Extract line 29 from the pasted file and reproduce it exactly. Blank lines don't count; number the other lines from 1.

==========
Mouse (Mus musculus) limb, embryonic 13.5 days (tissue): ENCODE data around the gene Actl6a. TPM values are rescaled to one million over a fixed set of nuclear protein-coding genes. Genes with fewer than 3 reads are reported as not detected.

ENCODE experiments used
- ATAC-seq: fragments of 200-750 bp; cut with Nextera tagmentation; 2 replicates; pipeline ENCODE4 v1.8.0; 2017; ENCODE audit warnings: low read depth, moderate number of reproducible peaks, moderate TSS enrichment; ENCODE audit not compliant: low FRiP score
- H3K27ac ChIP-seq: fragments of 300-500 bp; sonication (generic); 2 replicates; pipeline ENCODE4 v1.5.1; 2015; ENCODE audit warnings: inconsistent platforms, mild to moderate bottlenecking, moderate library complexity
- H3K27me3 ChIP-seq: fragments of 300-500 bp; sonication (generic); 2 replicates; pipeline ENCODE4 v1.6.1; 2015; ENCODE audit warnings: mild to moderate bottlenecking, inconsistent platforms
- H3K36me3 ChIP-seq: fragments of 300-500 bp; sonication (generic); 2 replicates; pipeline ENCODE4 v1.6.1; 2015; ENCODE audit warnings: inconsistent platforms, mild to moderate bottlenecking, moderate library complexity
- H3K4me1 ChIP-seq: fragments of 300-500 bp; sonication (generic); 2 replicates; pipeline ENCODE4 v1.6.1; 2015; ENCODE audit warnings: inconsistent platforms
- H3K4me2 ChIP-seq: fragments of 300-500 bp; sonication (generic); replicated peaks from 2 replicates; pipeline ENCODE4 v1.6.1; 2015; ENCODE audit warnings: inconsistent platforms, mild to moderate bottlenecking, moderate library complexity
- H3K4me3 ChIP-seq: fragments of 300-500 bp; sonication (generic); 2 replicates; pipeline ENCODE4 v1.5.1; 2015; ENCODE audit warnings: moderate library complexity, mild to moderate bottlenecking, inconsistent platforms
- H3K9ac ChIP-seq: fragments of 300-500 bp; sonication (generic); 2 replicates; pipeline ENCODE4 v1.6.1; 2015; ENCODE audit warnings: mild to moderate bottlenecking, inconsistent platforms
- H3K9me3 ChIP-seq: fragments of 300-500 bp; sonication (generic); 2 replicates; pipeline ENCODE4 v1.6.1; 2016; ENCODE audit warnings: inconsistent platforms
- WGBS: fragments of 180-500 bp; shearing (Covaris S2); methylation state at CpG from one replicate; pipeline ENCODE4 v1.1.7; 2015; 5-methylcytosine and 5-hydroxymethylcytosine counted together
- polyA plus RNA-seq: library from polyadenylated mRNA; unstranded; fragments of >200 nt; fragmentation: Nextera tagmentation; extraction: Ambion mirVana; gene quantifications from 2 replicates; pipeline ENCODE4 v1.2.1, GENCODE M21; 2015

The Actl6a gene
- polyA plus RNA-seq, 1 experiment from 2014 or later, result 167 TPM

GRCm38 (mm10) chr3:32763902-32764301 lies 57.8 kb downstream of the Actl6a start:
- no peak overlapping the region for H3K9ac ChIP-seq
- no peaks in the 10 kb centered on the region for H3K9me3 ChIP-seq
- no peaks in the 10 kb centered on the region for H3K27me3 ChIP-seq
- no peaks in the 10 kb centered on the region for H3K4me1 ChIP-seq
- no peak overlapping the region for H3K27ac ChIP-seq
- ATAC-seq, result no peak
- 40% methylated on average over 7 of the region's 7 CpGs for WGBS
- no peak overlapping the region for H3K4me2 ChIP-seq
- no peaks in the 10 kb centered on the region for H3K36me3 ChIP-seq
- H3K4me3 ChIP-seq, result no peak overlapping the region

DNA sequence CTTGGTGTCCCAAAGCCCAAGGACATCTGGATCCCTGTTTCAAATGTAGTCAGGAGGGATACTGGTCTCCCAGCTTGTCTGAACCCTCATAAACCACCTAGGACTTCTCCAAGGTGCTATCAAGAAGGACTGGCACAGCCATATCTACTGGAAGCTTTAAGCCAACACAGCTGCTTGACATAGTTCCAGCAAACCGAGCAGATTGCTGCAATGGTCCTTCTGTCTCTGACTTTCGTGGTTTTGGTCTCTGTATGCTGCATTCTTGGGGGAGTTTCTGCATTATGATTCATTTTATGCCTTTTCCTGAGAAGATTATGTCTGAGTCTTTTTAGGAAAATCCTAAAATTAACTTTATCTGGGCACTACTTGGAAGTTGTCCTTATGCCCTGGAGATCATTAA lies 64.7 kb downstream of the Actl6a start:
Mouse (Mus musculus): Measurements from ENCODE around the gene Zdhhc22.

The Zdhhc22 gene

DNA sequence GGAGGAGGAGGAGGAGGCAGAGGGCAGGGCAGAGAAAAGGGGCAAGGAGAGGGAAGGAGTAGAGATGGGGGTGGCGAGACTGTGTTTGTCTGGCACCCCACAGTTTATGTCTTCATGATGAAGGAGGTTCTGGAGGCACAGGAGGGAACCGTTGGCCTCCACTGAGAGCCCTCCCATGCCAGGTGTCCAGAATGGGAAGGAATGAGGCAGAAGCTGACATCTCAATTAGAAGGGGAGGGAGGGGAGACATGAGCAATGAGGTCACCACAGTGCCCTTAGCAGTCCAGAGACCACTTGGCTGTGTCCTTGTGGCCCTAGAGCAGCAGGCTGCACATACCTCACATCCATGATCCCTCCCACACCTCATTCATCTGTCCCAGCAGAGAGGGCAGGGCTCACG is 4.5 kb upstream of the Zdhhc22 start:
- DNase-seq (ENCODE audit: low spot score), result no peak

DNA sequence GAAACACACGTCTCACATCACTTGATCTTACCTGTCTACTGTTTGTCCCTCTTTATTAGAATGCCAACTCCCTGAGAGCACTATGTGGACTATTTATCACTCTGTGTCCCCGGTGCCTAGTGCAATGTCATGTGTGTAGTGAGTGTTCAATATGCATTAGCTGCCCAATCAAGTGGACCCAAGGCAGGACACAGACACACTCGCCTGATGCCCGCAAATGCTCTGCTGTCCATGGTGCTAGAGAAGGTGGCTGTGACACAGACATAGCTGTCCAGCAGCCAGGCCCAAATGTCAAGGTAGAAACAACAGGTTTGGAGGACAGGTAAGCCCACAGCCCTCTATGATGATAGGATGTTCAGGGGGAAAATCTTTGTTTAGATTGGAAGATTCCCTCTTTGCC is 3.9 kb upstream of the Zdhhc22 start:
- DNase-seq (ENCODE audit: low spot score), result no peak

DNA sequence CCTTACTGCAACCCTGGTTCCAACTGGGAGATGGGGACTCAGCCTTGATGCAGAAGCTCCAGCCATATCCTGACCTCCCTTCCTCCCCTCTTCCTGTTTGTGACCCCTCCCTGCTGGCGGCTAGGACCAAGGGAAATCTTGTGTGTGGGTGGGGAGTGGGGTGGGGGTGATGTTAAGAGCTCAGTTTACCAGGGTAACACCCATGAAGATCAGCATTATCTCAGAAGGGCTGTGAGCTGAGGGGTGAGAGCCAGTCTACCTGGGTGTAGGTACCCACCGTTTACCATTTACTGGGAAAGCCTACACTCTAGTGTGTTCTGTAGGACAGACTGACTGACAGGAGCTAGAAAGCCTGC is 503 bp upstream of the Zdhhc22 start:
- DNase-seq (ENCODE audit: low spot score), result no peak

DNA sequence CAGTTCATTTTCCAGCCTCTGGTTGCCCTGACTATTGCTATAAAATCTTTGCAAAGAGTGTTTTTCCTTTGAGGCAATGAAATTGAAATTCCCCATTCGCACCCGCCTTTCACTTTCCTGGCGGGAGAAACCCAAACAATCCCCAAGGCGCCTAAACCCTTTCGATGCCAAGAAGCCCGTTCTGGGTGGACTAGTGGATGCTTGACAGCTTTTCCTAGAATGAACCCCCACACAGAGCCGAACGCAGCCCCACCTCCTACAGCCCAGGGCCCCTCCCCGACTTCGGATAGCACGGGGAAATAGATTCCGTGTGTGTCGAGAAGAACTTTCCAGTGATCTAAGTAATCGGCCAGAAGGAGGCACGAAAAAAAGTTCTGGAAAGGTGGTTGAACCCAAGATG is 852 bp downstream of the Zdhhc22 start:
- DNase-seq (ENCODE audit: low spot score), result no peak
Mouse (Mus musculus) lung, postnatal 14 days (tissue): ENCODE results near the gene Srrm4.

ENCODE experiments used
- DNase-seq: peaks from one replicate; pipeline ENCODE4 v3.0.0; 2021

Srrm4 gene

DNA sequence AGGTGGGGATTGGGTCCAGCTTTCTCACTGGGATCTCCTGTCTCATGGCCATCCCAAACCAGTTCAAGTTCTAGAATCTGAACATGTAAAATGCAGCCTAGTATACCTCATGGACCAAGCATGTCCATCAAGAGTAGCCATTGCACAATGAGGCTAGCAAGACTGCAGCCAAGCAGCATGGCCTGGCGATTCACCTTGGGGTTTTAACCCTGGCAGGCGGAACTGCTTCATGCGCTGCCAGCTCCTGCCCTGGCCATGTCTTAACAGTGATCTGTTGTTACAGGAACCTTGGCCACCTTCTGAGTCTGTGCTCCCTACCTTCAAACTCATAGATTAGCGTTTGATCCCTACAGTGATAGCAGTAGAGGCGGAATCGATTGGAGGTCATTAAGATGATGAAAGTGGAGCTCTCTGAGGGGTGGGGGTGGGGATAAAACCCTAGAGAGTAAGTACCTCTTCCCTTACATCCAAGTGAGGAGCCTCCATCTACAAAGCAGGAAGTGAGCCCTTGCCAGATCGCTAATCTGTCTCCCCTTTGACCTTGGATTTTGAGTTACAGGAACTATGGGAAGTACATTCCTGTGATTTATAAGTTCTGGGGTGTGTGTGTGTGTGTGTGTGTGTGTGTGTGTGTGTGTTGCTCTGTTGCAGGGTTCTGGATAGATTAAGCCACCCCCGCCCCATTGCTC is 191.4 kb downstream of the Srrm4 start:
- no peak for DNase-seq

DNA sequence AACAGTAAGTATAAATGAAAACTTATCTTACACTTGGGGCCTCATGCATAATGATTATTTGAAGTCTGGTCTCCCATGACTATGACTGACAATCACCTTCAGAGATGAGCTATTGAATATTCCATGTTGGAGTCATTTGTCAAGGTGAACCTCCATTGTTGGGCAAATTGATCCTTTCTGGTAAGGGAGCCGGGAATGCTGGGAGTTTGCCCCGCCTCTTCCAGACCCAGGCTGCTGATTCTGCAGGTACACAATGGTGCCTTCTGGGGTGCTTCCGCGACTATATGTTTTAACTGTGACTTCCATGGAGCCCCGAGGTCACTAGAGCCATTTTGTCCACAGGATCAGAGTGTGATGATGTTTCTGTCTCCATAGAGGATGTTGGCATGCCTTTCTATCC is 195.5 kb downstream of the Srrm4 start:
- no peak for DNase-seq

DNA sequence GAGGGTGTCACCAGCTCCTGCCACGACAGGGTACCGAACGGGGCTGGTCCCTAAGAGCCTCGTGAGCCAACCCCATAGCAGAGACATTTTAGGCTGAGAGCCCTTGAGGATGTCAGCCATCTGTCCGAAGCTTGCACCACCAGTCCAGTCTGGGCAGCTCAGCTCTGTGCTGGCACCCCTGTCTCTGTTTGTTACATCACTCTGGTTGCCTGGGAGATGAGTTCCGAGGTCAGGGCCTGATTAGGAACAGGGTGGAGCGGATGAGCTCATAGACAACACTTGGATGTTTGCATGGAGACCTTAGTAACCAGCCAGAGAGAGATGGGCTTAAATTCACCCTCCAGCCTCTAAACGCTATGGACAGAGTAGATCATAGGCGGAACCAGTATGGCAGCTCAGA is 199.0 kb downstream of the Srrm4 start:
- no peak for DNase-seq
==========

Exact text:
The Zdhhc22 gene